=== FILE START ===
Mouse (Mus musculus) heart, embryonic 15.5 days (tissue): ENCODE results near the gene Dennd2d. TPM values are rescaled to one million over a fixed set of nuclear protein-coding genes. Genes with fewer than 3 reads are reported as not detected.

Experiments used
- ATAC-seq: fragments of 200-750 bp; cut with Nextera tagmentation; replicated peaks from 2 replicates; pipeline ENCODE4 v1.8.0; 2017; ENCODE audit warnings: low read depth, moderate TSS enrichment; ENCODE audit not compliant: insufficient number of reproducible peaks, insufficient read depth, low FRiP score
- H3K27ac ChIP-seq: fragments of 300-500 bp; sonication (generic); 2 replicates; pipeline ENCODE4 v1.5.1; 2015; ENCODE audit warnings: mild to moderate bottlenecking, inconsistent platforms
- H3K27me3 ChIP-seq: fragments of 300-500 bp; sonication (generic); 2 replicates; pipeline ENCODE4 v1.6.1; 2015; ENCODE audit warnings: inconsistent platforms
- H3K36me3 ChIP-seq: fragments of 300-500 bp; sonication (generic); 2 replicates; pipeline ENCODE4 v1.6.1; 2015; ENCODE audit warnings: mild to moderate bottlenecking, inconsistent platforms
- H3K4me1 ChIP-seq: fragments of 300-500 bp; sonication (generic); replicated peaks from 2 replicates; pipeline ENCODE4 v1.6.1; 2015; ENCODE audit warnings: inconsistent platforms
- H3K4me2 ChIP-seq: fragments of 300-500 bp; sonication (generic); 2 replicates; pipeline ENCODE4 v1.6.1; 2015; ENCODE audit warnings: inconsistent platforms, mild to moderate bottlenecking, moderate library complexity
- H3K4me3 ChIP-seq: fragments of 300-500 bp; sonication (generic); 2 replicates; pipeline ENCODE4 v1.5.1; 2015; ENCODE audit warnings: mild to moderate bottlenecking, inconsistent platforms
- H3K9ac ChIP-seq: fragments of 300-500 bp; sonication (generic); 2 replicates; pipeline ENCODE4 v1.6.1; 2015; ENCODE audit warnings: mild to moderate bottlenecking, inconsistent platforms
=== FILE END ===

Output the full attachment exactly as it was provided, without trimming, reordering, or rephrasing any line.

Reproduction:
Mouse (Mus musculus) heart, embryonic 15.5 days (tissue): ENCODE results near the gene Dennd2d. TPM values are rescaled to one million over a fixed set of nuclear protein-coding genes. Genes with fewer than 3 reads are reported as not detected.

Experiments used
- ATAC-seq: fragments of 200-750 bp; cut with Nextera tagmentation; replicated peaks from 2 replicates; pipeline ENCODE4 v1.8.0; 2017; ENCODE audit warnings: low read depth, moderate TSS enrichment; ENCODE audit not compliant: insufficient number of reproducible peaks, insufficient read depth, low FRiP score
- H3K27ac ChIP-seq: fragments of 300-500 bp; sonication (generic); 2 replicates; pipeline ENCODE4 v1.5.1; 2015; ENCODE audit warnings: mild to moderate bottlenecking, inconsistent platforms
- H3K27me3 ChIP-seq: fragments of 300-500 bp; sonication (generic); 2 replicates; pipeline ENCODE4 v1.6.1; 2015; ENCODE audit warnings: inconsistent platforms
- H3K36me3 ChIP-seq: fragments of 300-500 bp; sonication (generic); 2 replicates; pipeline ENCODE4 v1.6.1; 2015; ENCODE audit warnings: mild to moderate bottlenecking, inconsistent platforms
- H3K4me1 ChIP-seq: fragments of 300-500 bp; sonication (generic); replicated peaks from 2 replicates; pipeline ENCODE4 v1.6.1; 2015; ENCODE audit warnings: inconsistent platforms
- H3K4me2 ChIP-seq: fragments of 300-500 bp; sonication (generic); 2 replicates; pipeline ENCODE4 v1.6.1; 2015; ENCODE audit warnings: inconsistent platforms, mild to moderate bottlenecking, moderate library complexity
- H3K4me3 ChIP-seq: fragments of 300-500 bp; sonication (generic); 2 replicates; pipeline ENCODE4 v1.5.1; 2015; ENCODE audit warnings: mild to moderate bottlenecking, inconsistent platforms
- H3K9ac ChIP-seq: fragments of 300-500 bp; sonication (generic); 2 replicates; pipeline ENCODE4 v1.6.1; 2015; ENCODE audit warnings: mild to moderate bottlenecking, inconsistent platforms